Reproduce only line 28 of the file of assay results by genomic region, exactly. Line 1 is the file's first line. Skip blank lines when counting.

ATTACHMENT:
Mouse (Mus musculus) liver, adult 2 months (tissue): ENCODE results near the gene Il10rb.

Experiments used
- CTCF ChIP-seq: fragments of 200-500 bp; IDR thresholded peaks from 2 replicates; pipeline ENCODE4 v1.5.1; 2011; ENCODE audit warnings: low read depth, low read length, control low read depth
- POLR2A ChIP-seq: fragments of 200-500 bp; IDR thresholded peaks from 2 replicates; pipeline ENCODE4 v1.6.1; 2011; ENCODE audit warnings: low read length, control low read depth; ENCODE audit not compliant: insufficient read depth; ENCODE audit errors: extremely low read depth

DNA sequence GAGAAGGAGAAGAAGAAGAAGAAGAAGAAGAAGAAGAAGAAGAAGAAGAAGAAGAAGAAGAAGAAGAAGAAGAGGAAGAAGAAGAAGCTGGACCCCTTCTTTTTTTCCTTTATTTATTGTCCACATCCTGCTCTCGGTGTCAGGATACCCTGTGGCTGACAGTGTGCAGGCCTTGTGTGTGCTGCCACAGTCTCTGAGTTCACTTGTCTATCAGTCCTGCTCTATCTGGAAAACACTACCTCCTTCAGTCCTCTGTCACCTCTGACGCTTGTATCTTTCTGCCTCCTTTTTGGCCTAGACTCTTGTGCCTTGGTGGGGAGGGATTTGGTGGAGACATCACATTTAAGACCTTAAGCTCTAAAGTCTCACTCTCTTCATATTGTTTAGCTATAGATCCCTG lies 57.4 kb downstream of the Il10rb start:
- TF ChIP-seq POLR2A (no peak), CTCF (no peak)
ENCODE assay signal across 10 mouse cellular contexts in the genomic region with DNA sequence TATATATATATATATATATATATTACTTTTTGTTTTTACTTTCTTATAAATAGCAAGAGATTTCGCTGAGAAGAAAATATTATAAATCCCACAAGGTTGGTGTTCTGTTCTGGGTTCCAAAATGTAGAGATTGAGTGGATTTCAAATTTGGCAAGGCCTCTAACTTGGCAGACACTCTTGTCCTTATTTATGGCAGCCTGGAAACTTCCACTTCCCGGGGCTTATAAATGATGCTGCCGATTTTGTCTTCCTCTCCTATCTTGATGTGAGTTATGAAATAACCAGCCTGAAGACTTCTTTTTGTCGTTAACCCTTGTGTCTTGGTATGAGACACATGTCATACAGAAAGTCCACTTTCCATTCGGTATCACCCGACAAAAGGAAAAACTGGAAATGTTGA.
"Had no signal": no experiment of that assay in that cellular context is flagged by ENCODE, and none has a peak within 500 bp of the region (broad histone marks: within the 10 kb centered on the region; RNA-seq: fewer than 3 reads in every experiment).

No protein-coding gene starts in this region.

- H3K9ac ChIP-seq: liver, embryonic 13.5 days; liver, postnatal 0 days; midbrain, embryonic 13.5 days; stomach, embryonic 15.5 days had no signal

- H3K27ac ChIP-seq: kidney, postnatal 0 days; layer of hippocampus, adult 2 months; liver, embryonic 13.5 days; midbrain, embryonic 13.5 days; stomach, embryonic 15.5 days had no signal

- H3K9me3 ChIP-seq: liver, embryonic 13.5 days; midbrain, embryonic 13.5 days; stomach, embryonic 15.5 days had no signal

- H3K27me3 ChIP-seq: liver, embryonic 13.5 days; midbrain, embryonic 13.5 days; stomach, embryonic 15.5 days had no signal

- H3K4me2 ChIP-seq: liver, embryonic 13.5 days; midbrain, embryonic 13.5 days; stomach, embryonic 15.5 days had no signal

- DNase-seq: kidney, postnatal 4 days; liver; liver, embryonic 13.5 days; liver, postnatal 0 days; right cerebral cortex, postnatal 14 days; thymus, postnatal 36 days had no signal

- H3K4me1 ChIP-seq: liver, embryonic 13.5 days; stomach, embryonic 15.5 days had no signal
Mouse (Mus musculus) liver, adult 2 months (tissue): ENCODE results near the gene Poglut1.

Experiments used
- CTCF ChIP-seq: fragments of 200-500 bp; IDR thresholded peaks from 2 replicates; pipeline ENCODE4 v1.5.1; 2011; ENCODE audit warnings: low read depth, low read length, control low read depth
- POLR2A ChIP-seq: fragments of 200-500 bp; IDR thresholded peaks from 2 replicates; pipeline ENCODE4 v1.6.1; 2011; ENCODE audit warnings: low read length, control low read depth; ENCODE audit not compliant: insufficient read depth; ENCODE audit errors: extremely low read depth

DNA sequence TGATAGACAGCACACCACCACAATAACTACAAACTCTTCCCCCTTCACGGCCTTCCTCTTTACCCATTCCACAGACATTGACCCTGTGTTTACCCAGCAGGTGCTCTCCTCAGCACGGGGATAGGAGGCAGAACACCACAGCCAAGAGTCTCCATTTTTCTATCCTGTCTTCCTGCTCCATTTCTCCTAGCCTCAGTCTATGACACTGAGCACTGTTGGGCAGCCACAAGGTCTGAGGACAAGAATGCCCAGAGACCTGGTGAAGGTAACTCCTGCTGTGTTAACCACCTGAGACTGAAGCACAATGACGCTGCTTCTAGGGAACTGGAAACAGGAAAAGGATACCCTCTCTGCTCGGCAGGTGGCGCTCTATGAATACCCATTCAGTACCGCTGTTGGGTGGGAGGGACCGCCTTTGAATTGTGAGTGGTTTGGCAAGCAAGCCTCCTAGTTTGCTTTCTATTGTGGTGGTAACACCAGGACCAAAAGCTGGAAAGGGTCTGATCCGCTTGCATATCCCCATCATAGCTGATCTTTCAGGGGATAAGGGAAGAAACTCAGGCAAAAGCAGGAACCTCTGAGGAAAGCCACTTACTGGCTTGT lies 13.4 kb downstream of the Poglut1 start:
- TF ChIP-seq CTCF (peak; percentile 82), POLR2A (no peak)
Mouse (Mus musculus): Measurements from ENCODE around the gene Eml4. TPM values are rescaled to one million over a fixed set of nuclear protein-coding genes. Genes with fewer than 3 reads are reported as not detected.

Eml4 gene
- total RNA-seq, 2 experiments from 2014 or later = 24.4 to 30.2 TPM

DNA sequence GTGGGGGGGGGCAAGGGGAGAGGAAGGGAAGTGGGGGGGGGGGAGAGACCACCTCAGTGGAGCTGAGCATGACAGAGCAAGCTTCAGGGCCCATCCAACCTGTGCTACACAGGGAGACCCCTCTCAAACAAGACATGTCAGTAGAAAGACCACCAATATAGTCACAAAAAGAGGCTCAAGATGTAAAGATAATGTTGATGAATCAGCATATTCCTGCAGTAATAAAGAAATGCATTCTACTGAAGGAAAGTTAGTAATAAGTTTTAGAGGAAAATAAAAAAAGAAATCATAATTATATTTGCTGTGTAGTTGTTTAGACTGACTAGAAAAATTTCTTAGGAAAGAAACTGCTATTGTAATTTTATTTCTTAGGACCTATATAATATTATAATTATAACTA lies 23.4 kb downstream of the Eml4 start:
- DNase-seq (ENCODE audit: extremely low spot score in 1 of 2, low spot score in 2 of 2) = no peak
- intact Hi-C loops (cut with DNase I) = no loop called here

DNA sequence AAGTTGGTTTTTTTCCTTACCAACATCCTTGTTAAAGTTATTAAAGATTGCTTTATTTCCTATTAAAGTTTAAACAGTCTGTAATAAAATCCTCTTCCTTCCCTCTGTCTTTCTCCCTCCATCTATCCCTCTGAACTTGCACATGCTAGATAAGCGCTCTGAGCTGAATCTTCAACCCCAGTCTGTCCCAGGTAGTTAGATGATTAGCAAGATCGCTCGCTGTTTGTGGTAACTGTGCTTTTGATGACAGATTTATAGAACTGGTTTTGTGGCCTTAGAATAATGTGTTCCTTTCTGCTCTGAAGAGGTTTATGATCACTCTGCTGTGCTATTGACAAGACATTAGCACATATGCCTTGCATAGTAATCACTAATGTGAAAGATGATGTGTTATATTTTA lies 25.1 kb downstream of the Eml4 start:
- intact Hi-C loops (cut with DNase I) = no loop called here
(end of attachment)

- intact Hi-C loops (cut with DNase I) = no loop called here